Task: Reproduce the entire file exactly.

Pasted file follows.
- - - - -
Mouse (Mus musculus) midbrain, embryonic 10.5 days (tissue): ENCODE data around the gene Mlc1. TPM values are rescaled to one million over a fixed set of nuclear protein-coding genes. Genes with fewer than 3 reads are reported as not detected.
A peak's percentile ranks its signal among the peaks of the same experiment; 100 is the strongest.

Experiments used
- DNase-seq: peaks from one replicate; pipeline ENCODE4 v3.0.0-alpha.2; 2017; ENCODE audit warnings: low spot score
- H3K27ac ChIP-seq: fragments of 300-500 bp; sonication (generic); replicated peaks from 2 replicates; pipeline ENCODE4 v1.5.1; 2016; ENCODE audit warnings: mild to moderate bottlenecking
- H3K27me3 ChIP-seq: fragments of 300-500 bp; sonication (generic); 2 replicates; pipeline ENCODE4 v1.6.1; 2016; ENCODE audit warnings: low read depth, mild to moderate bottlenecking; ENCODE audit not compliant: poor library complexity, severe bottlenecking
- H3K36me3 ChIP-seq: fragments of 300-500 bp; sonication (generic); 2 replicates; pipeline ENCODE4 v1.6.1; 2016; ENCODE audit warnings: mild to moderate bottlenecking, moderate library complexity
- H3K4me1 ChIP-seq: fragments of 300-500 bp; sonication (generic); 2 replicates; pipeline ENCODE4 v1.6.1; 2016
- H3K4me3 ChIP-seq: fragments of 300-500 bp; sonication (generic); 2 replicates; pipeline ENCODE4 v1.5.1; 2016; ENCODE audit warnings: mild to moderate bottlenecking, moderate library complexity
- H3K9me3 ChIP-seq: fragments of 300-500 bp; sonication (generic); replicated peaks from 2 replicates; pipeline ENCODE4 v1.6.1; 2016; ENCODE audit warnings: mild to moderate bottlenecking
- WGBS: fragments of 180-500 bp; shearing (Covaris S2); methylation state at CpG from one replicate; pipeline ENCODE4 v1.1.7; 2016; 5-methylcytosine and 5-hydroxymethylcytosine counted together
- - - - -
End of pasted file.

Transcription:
Mouse (Mus musculus) midbrain, embryonic 10.5 days (tissue): ENCODE data around the gene Mlc1. TPM values are rescaled to one million over a fixed set of nuclear protein-coding genes. Genes with fewer than 3 reads are reported as not detected.
A peak's percentile ranks its signal among the peaks of the same experiment; 100 is the strongest.

Experiments used
- DNase-seq: peaks from one replicate; pipeline ENCODE4 v3.0.0-alpha.2; 2017; ENCODE audit warnings: low spot score
- H3K27ac ChIP-seq: fragments of 300-500 bp; sonication (generic); replicated peaks from 2 replicates; pipeline ENCODE4 v1.5.1; 2016; ENCODE audit warnings: mild to moderate bottlenecking
- H3K27me3 ChIP-seq: fragments of 300-500 bp; sonication (generic); 2 replicates; pipeline ENCODE4 v1.6.1; 2016; ENCODE audit warnings: low read depth, mild to moderate bottlenecking; ENCODE audit not compliant: poor library complexity, severe bottlenecking
- H3K36me3 ChIP-seq: fragments of 300-500 bp; sonication (generic); 2 replicates; pipeline ENCODE4 v1.6.1; 2016; ENCODE audit warnings: mild to moderate bottlenecking, moderate library complexity
- H3K4me1 ChIP-seq: fragments of 300-500 bp; sonication (generic); 2 replicates; pipeline ENCODE4 v1.6.1; 2016
- H3K4me3 ChIP-seq: fragments of 300-500 bp; sonication (generic); 2 replicates; pipeline ENCODE4 v1.5.1; 2016; ENCODE audit warnings: mild to moderate bottlenecking, moderate library complexity
- H3K9me3 ChIP-seq: fragments of 300-500 bp; sonication (generic); replicated peaks from 2 replicates; pipeline ENCODE4 v1.6.1; 2016; ENCODE audit warnings: mild to moderate bottlenecking
- WGBS: fragments of 180-500 bp; shearing (Covaris S2); methylation state at CpG from one replicate; pipeline ENCODE4 v1.1.7; 2016; 5-methylcytosine and 5-hydroxymethylcytosine counted together